What is economic and domestic abuse?
The Domestic Abuse Act emphasises that domestic abuse is not just physical violence, but can also be emotional, psychological, or sexual abuse, coercive or controlling behaviour, and economic abuse.
Economic abuse is where an individual’s access to resources is limited or controlled. For example, controlling access to money or resources such as food, clothing and other necessities. Economic abuse is often a form of coercive and controlling behaviour. It takes away someone’s capacity to support themselves, making them financially dependent on the perpetrator. It can also include exploitation and breaches of trust – such as spending someone else’s money or requiring them to buy things or take out debts. The Act makes economic abuse part of the statutory definition of domestic abuse.
We listen carefully and take care with all complaints that are referred to our service. But for some consumers who have experienced domestic and economic abuse, we know it can be difficult to talk about what happened. So alongside some of the detail about the types of complaints we see and can help with, we’re also sharing here some information about how we handle complaints, so people who might need our help with a complaint know what they can expect.
Types of complaint we see
People contact us when economic or domestic abuse has impacted them and their financial situation, and they think a financial business could have done more to help or step in. Or sometimes because they feel the financial business did something wrong and they've lost out as a result.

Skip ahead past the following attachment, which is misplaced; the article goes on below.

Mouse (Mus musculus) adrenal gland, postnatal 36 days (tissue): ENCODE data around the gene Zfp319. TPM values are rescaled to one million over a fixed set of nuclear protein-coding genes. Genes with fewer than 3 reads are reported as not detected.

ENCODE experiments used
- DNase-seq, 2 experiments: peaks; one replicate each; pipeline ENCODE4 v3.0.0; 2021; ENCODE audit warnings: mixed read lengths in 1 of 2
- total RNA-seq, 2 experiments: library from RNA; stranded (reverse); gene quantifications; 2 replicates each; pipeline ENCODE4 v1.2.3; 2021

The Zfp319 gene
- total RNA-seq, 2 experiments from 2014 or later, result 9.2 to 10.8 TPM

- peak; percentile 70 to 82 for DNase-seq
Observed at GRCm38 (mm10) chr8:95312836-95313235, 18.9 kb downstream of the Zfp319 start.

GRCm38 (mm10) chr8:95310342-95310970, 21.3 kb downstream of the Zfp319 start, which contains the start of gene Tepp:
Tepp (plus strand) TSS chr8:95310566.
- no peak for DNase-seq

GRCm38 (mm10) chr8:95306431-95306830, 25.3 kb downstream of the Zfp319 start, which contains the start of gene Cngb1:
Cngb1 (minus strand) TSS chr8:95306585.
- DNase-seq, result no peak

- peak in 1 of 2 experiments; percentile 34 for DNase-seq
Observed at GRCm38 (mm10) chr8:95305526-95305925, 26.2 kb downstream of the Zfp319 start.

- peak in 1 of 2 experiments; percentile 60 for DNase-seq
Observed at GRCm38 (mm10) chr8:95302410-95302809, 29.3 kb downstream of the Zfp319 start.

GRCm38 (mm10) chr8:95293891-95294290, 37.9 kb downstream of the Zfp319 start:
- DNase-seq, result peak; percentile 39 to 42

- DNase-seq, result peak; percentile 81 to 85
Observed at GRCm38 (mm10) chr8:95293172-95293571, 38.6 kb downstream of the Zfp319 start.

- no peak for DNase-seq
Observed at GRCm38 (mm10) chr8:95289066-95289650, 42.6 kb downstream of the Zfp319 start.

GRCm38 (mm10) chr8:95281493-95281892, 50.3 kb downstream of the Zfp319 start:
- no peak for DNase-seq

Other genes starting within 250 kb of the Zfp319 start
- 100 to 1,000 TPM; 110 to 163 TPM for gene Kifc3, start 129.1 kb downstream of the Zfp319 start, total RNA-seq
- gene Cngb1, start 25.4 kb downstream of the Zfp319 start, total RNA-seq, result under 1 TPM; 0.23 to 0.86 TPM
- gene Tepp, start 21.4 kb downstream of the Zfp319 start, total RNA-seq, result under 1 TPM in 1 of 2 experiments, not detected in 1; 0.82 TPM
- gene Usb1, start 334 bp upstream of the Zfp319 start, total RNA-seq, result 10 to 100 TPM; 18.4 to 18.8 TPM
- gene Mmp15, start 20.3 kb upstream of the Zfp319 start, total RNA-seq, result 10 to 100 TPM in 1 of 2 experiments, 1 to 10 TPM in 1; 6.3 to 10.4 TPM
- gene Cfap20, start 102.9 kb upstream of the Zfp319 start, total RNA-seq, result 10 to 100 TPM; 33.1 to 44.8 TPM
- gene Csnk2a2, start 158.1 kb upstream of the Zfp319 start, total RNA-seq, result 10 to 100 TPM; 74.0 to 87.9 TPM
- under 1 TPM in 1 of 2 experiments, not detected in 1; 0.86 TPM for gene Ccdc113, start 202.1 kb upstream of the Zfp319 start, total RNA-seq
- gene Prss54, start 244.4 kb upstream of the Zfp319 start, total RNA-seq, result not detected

When we receive a complaint involving domestic or economic abuse, it often involves very complex or sensitive circumstances.
In most of the cases we've seen, the abuser is someone they know well, such as a partner, another family member, a friend, a relative or a carer. In some cases, the abuse is directly relevant to the complaint itself – for example where someone was coerced into taking a loan.
In other cases, it's part of wider circumstances that impact on financial matters – for example where someone has left an abusive relationship and is experiencing financial difficulty as a result.
People have come to us saying:
- I've been pressured into guaranteeing a loan
- Someone forced me to take out a loan in my own name for someone else's benefit
- Someone took out loans/credit cards/overdrafts using my name without my knowledge or consent
- Someone used my credit card or account without my knowing
- I've been pressured into letting someone use my card/account
- Someone stopped making payments to our joint loan/mortgage to punish me or ruin my credit record
- Someone made me take out car finance or insurance in my name for their car
- Someone put all our debts into my name and left me to pay them all
- Someone made me sign over policies or investments to them
We can also help people who say:
- I've separated from the abuser but we still have joint accounts and the business disclosed my address
- The abuser has left the property but won't agree to making changes – such as a reduced interest rate – to our joint mortgage even though I make all the payments
- I've escaped an abusive relationship – and I'm now experiencing financial problems or need some breathing space while I get back on my feet
What we look at
We handle complaints with discretion, tact, and can accept evidence in confidence. When you bring a complaint to us, we’ll talk to you about our process and any evidence we may need to see, depending on what your complaint is about. We’ll always explain why we’re asking for information, and give you time to provide it.